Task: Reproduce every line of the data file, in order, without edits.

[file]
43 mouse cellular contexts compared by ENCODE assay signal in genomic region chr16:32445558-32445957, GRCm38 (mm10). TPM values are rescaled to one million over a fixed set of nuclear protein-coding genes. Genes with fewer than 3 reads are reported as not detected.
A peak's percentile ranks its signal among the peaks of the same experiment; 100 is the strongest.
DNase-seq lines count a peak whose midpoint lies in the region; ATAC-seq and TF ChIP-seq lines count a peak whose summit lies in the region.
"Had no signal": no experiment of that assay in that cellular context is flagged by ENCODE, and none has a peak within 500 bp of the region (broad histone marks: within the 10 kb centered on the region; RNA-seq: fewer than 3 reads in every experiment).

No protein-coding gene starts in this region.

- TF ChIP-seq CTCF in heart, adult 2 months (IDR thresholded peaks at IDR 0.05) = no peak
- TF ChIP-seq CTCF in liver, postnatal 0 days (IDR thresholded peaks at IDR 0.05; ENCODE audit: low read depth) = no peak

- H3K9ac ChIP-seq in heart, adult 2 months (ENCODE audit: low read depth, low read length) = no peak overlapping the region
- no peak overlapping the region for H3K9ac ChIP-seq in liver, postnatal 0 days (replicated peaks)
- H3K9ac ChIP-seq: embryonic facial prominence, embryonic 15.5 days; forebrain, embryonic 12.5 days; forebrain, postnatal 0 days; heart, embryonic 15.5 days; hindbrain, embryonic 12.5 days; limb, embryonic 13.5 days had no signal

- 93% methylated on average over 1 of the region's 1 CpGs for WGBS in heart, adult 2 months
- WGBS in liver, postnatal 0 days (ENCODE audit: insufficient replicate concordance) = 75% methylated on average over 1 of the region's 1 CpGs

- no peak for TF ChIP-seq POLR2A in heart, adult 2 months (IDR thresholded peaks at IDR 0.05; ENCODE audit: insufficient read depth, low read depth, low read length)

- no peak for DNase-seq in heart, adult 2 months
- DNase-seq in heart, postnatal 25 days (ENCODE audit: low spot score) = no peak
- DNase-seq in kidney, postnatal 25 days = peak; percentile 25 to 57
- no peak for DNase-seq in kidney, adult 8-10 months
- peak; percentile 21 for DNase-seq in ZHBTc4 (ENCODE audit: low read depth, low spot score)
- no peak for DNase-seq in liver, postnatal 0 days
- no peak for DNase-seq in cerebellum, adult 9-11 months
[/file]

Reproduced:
43 mouse cellular contexts compared by ENCODE assay signal in genomic region chr16:32445558-32445957, GRCm38 (mm10). TPM values are rescaled to one million over a fixed set of nuclear protein-coding genes. Genes with fewer than 3 reads are reported as not detected.
A peak's percentile ranks its signal among the peaks of the same experiment; 100 is the strongest.
DNase-seq lines count a peak whose midpoint lies in the region; ATAC-seq and TF ChIP-seq lines count a peak whose summit lies in the region.
"Had no signal": no experiment of that assay in that cellular context is flagged by ENCODE, and none has a peak within 500 bp of the region (broad histone marks: within the 10 kb centered on the region; RNA-seq: fewer than 3 reads in every experiment).

No protein-coding gene starts in this region.

- TF ChIP-seq CTCF in heart, adult 2 months (IDR thresholded peaks at IDR 0.05) = no peak
- TF ChIP-seq CTCF in liver, postnatal 0 days (IDR thresholded peaks at IDR 0.05; ENCODE audit: low read depth) = no peak

- H3K9ac ChIP-seq in heart, adult 2 months (ENCODE audit: low read depth, low read length) = no peak overlapping the region
- no peak overlapping the region for H3K9ac ChIP-seq in liver, postnatal 0 days (replicated peaks)
- H3K9ac ChIP-seq: embryonic facial prominence, embryonic 15.5 days; forebrain, embryonic 12.5 days; forebrain, postnatal 0 days; heart, embryonic 15.5 days; hindbrain, embryonic 12.5 days; limb, embryonic 13.5 days had no signal

- 93% methylated on average over 1 of the region's 1 CpGs for WGBS in heart, adult 2 months
- WGBS in liver, postnatal 0 days (ENCODE audit: insufficient replicate concordance) = 75% methylated on average over 1 of the region's 1 CpGs

- no peak for TF ChIP-seq POLR2A in heart, adult 2 months (IDR thresholded peaks at IDR 0.05; ENCODE audit: insufficient read depth, low read depth, low read length)

- no peak for DNase-seq in heart, adult 2 months
- DNase-seq in heart, postnatal 25 days (ENCODE audit: low spot score) = no peak
- DNase-seq in kidney, postnatal 25 days = peak; percentile 25 to 57
- no peak for DNase-seq in kidney, adult 8-10 months
- peak; percentile 21 for DNase-seq in ZHBTc4 (ENCODE audit: low read depth, low spot score)
- no peak for DNase-seq in liver, postnatal 0 days
- no peak for DNase-seq in cerebellum, adult 9-11 months